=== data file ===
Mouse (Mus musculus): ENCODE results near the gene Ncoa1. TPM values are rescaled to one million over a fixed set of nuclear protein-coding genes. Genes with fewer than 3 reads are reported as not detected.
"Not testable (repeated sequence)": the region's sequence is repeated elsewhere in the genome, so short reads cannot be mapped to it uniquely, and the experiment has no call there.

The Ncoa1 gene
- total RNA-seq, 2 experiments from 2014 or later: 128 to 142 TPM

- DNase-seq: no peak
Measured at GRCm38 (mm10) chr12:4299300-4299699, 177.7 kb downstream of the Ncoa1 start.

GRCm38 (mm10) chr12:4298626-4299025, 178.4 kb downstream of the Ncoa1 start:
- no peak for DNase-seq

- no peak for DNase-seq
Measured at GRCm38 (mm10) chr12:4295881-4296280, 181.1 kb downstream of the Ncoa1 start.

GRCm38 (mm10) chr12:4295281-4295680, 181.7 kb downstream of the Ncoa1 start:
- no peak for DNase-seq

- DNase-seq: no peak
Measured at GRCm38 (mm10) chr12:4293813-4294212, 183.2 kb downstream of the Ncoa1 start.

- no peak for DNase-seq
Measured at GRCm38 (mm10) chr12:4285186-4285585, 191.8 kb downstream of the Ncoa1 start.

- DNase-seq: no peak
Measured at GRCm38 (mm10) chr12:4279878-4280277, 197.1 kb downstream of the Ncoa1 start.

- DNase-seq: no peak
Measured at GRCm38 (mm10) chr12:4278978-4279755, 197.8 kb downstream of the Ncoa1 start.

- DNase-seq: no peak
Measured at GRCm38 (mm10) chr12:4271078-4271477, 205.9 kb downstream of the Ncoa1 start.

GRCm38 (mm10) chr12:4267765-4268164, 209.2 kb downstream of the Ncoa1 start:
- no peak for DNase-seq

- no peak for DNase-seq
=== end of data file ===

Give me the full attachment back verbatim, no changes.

Mouse (Mus musculus): ENCODE results near the gene Ncoa1. TPM values are rescaled to one million over a fixed set of nuclear protein-coding genes. Genes with fewer than 3 reads are reported as not detected.
"Not testable (repeated sequence)": the region's sequence is repeated elsewhere in the genome, so short reads cannot be mapped to it uniquely, and the experiment has no call there.

The Ncoa1 gene
- total RNA-seq, 2 experiments from 2014 or later: 128 to 142 TPM

- DNase-seq: no peak
Measured at GRCm38 (mm10) chr12:4299300-4299699, 177.7 kb downstream of the Ncoa1 start.

GRCm38 (mm10) chr12:4298626-4299025, 178.4 kb downstream of the Ncoa1 start:
- no peak for DNase-seq

- no peak for DNase-seq
Measured at GRCm38 (mm10) chr12:4295881-4296280, 181.1 kb downstream of the Ncoa1 start.

GRCm38 (mm10) chr12:4295281-4295680, 181.7 kb downstream of the Ncoa1 start:
- no peak for DNase-seq

- DNase-seq: no peak
Measured at GRCm38 (mm10) chr12:4293813-4294212, 183.2 kb downstream of the Ncoa1 start.

- no peak for DNase-seq
Measured at GRCm38 (mm10) chr12:4285186-4285585, 191.8 kb downstream of the Ncoa1 start.

- DNase-seq: no peak
Measured at GRCm38 (mm10) chr12:4279878-4280277, 197.1 kb downstream of the Ncoa1 start.

- DNase-seq: no peak
Measured at GRCm38 (mm10) chr12:4278978-4279755, 197.8 kb downstream of the Ncoa1 start.

- DNase-seq: no peak
Measured at GRCm38 (mm10) chr12:4271078-4271477, 205.9 kb downstream of the Ncoa1 start.

GRCm38 (mm10) chr12:4267765-4268164, 209.2 kb downstream of the Ncoa1 start:
- no peak for DNase-seq

- no peak for DNase-seq